The wrist is made up of two rows of small bones. One row of bones articulate (move) against the two bones of the forearm. The second row lines up with the base of the fingers and thumb. A fracture of any of the carpal (wrist) bones in these two rows can create problems -- especially if the bone doesn't heal. That's called a fracture nonunion.
In this Canadian study, a surgeon from the University of Toronto Hand Program reviewed the charts of 96 patients with nonunion fractures of the scaphoid bone. The scaphoid is the most common carpal bone to break. It is located on the thumbside of the wrist next to the radius (larger of the two forearm bones).
The goal of this study was to find out why this particular bone fails to heal. Is there something about these particular patients that creates a nonhealing response? Does their age or sex (male versus female) make a difference?
Did the medical care they received fail to treat the problem correctly? Having a better idea of how and why scaphoid fractures result in a nonunion may help surgeons manage these cases more effectively in the future.
Other studies have reported a nonunion rate as high as 40 per cent. This high rate occurs when the patients were not diagnosed or treated right away. To give you an idea how that 40 per cent rate compares, there's a three per cent rate of nonunion when the problem is diagnosed and treated within 30 days of the injury. This finding supports the idea that timing of evaluation and treatment might be an important factor.
Other studies have also looked at the ability of X-rays and other imaging studies to accurately diagnose scaphoid fractures. In fact, the high rate of false negatives (X-rays don't show the fracture when it's really there) contributes to the problem. The injury isn't treated at all and the result can be a nonunion.
But there are also cases where the wrist is put in a splint or cast to immobilize it and the fracture still doesn't heal. So, the question is: why don't scaphoid fractures heal? As this Canadian hand surgeon found out, there are two groups of important factors.
The first is biologic factors. The location and severity of the fracture make a difference. Fractures closer to the radial bone are more likely to result in a nonunion. The blood supply to this area is also very fragile so a fracture that disrupts blood flow can also be a significant reason why the bone doesn't heal.
The second major reason why scaphoid fractures don't heal is referred to as clinical factors. Patients may not have painful symptoms so they don't go to a physician for diagnosis and treatment. Or if they are diagnosed, they may not follow the recommendation to immobilize the wrist for four to six weeks. And, of course, as we already mentioned -- delaying treatment by four weeks or more is a definite risk factor.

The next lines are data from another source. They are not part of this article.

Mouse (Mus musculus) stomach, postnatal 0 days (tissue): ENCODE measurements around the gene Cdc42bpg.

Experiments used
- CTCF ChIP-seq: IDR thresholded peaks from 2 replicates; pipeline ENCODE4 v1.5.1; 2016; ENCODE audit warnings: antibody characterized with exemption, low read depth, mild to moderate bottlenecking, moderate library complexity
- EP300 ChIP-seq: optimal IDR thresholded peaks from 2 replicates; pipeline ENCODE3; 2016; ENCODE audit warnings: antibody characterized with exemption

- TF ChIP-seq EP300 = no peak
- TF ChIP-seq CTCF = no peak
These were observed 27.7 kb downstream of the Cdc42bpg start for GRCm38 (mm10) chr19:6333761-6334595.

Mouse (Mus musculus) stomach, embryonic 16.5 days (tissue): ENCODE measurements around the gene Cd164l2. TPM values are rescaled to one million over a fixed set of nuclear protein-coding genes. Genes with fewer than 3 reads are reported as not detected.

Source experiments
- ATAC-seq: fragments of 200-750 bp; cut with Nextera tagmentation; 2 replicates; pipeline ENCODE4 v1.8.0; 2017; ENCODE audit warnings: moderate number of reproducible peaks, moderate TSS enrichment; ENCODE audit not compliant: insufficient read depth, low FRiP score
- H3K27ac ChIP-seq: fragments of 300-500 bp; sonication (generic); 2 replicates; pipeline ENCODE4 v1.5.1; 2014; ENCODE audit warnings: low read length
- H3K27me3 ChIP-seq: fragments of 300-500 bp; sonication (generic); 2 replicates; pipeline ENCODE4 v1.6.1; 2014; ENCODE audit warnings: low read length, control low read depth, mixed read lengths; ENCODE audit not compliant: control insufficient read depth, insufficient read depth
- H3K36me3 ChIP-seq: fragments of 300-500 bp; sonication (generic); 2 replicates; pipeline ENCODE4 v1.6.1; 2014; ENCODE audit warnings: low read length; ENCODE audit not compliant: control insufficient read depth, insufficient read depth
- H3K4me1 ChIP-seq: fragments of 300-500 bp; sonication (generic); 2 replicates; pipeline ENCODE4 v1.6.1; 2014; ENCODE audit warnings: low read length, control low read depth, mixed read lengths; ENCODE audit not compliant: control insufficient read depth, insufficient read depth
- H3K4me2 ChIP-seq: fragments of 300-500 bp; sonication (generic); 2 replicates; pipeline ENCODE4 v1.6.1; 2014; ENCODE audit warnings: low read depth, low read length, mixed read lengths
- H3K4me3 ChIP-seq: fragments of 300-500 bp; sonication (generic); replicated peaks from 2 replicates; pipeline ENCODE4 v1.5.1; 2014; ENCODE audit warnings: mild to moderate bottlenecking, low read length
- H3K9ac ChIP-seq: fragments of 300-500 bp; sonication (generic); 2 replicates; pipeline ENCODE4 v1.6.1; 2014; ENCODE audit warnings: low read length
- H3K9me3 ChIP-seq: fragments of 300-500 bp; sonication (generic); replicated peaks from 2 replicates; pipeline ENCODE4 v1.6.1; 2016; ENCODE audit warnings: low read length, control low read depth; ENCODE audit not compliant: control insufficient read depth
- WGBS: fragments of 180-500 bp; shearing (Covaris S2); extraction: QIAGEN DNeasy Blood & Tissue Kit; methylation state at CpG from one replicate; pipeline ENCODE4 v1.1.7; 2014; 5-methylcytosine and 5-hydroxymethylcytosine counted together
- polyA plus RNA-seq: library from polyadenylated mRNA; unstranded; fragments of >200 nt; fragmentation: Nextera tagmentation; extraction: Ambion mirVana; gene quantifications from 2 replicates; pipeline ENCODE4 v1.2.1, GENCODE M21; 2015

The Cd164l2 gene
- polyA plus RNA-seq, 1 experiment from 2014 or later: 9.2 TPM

What about other patient characteristics like age or sex (male or female)? As it turned out in this group of patients, the majority (89 per cent) of the fractures were in young men (ages 25 to 29). Some didn't even know they had injured their wrists.
One-third of the group did not seek medical attention. They either didn't think it was much of a problem or the painful symptoms got better without treatment. Pressure to return to sports participation in this age group may have led some to minimize their symptoms.
The authors concluded it's no wonder diagnosis and treatment for scaphoid wrist fractures go undetected and/or untreated. With such a wide variation in symptoms, a high rate of false negative X-rays, and fractures that occur without a known injury, it's easy to see how this could happen.
What can be done to change this clinical picture? Education of primary care physicians, emergency staff, Physical Therapists, athletic trainers, and other sports personnel may help. Health care professionals working with sports athletes need to know that scaphoid wrist fractures can be painless and that they have a tendency toward nonunion.
Better evaluation and closer monitoring of wrist injuries and painful wrists (without known trauma) may result in better outcomes with fewer cases of scaphoid nonunion. The results of this study highlight patient characteristics, biologic factors, and clinical factors that might be red flags to help guide patients to an earlier diagnosis and more effective treatment.
Reference: King Wong, MB BCh, and Herbert P. von Schroeder, MD. Delays and Poor Management of Scaphoid Fractures: Factors Contributing to Nonunion. In The Journal of Hand Surgery. September 2011. Vol. 36A. No. 9. Pp. 1471-1474.